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Extension > Family Matters > Word Matters: Bringing the 'I' to Your Writing

Monday, June 8, 2015

Word Matters: Bringing the 'I' to Your Writing

By Mary Vitcenda, Senior Editor

Mary VitcendaOne of my favorite writers on writing, William Zinsser, died last month at the age of 92. Zinsser was a big advocate of clarity, simplicity, and brevity. "There's not much to be said about the period except that most writers don't reach it soon enough," he wrote in his classic book on non-fiction writing, "On Writing Well." (That book has sold more than 1.5 million copies since its publication nearly 40 years ago.)

But Zinsser also advocated injecting the personal in non-fiction writing. Not in a self-indulgent or excessive way, but in a way that makes your writing authentic and memorable. He called it bringing the "I" to your writing.

"Wait minute," I can hear you saying. "I can't use 'I" in a report or journal article. It's just not done!" True enough. In "On Writing Well," Zinsser acknowledges that using "I" is not allowed in many settings for valid reasons.

However, he writes, it's still possible to convey a sense of "I-ness" in professional writing. "If you aren't allowed to use 'I,' at least think 'I' while you write," he says. He further suggests writing a first draft in the first person and then taking the "I's" out. "It will warm up your impersonal style," he notes.

I have a couple more suggestions for injecting the "I-ness" in your professional writing. First, write as if you were talking to your spouse or a close friend — someone you're not trying to impress but just explain things to. Writing in a conversational tone will let you achieve two goals:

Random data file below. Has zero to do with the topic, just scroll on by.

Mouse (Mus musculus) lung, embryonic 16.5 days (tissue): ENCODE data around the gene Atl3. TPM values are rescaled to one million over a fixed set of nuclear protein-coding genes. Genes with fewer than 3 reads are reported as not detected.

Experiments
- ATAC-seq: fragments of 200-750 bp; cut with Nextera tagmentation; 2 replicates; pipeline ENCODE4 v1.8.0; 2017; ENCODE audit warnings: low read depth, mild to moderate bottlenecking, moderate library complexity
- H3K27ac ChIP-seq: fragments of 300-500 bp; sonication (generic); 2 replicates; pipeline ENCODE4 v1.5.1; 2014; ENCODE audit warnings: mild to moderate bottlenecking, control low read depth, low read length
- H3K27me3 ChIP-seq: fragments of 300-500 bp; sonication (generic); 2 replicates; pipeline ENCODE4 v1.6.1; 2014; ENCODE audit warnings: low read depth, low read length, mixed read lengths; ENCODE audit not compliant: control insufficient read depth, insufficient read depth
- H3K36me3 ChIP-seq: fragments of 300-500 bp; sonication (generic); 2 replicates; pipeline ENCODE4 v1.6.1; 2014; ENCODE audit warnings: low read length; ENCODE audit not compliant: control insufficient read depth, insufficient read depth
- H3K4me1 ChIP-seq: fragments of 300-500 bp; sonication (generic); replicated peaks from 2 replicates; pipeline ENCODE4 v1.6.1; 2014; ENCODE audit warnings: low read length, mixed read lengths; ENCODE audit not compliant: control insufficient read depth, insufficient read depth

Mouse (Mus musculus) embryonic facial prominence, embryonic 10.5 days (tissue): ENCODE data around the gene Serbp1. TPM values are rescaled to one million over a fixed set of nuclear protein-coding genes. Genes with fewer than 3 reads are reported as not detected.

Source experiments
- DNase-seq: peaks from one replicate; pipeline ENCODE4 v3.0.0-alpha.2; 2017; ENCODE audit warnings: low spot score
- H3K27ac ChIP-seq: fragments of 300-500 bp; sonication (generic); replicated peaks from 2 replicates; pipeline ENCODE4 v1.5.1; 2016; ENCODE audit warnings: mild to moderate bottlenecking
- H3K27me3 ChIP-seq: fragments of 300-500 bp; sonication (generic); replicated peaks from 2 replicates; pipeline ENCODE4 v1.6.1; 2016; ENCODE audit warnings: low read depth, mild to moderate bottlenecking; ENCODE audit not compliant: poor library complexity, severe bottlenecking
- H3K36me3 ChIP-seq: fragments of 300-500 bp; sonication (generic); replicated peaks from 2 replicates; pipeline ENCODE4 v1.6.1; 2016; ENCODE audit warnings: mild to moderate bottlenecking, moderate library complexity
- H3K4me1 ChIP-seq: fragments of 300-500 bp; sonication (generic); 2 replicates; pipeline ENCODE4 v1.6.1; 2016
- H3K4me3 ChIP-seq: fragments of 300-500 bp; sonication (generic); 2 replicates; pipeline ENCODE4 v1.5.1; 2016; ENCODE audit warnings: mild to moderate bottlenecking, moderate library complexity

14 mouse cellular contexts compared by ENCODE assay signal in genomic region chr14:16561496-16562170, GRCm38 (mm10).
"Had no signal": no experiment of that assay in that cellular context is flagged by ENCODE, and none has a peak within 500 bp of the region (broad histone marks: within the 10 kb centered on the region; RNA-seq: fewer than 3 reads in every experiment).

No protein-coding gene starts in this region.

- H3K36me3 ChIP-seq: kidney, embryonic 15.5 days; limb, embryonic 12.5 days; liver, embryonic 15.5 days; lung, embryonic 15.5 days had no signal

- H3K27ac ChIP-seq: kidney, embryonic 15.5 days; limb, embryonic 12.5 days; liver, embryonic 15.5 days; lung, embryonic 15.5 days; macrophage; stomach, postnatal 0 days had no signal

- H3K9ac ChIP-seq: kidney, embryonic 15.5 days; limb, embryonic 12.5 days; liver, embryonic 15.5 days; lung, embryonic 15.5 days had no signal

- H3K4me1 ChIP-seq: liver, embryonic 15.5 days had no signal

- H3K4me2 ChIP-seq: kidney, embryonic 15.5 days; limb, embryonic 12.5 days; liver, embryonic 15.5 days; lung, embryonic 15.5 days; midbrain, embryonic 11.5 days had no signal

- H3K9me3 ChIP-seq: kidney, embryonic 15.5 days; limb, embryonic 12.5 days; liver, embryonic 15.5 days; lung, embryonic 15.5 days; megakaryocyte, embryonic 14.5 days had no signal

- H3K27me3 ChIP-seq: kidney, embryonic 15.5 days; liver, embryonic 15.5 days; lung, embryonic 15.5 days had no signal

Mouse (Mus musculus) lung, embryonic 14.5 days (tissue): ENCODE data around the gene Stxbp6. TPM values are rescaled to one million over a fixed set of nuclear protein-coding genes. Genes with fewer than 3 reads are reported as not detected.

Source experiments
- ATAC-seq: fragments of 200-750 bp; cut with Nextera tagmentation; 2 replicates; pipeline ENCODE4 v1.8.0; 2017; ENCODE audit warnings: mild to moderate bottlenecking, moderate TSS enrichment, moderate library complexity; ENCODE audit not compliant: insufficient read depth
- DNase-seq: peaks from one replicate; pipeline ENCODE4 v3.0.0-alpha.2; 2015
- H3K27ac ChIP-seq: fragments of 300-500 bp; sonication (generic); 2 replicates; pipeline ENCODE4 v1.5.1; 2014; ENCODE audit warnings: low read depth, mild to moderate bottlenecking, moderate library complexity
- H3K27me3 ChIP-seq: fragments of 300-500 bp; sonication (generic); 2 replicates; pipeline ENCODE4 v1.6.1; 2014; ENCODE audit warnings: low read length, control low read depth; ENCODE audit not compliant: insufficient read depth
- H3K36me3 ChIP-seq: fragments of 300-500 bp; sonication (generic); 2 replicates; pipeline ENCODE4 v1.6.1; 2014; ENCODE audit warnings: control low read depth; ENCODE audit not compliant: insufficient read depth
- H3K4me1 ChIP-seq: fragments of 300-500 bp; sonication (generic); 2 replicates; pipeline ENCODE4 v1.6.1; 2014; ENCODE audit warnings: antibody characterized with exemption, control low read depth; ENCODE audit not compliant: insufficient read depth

1) Help people who don't know as much as you do understand your field, and
2) Bring yourself to your writing.

My second suggestion is to apply some of the same spirit you would bring to a blog post to a report or journal article. I've been editing the Family Matters blog for almost a year now, and I've read some pretty amazing posts in that time. Columns such as Close Encounters of a Different Kind, Eavesdropping on the Everyday, and Renewed Appreciation for Family. Those pieces are memorable, in part, because they reveal something of the lives of the people who wrote them.

Those blog posts also are memorable because they were written with passion and enthusiasm for their subjects. I’m not suggesting you turn a report or journal article into a memoir. What I am suggesting is that you bring the spirit of those blog posts to your professional writing. As Zinsser wrote, "I often find myself reading with interest about a topic I never thought would interest me  some scientific quest, perhaps. What holds me is the enthusiasm of the writer for his field."

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